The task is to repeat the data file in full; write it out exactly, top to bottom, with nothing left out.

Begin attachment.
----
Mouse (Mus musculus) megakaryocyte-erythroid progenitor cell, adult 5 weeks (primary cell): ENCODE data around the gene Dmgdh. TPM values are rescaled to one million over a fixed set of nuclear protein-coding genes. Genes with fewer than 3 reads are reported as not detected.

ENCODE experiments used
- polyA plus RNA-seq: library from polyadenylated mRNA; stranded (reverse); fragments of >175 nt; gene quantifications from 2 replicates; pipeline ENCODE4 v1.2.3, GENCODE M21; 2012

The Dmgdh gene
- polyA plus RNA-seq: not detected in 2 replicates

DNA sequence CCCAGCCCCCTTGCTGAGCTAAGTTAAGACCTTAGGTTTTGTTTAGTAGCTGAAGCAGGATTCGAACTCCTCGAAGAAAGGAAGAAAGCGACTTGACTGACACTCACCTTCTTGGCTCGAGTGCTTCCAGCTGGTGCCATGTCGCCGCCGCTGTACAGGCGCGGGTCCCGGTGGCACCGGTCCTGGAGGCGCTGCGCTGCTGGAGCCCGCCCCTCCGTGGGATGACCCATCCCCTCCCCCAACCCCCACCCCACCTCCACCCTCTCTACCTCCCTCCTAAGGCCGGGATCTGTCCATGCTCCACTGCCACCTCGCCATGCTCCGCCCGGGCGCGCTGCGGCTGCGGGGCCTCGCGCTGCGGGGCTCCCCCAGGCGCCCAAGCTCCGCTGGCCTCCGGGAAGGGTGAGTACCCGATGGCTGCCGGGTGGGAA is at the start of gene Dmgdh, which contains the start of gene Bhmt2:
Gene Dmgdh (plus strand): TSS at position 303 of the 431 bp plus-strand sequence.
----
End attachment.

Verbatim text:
Mouse (Mus musculus) megakaryocyte-erythroid progenitor cell, adult 5 weeks (primary cell): ENCODE data around the gene Dmgdh. TPM values are rescaled to one million over a fixed set of nuclear protein-coding genes. Genes with fewer than 3 reads are reported as not detected.

ENCODE experiments used
- polyA plus RNA-seq: library from polyadenylated mRNA; stranded (reverse); fragments of >175 nt; gene quantifications from 2 replicates; pipeline ENCODE4 v1.2.3, GENCODE M21; 2012

The Dmgdh gene
- polyA plus RNA-seq: not detected in 2 replicates

DNA sequence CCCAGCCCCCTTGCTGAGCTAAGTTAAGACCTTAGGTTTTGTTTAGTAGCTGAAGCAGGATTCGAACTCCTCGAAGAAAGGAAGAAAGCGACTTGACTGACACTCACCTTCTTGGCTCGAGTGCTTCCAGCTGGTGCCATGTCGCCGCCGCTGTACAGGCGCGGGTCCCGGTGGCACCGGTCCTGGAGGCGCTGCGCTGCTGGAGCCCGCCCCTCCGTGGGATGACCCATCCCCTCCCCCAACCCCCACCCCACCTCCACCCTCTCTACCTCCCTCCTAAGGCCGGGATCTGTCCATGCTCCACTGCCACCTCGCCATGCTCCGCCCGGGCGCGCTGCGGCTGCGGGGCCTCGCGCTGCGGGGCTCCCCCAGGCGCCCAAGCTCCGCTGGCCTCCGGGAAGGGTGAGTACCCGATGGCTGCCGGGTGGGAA is at the start of gene Dmgdh, which contains the start of gene Bhmt2:
Gene Dmgdh (plus strand): TSS at position 303 of the 431 bp plus-strand sequence.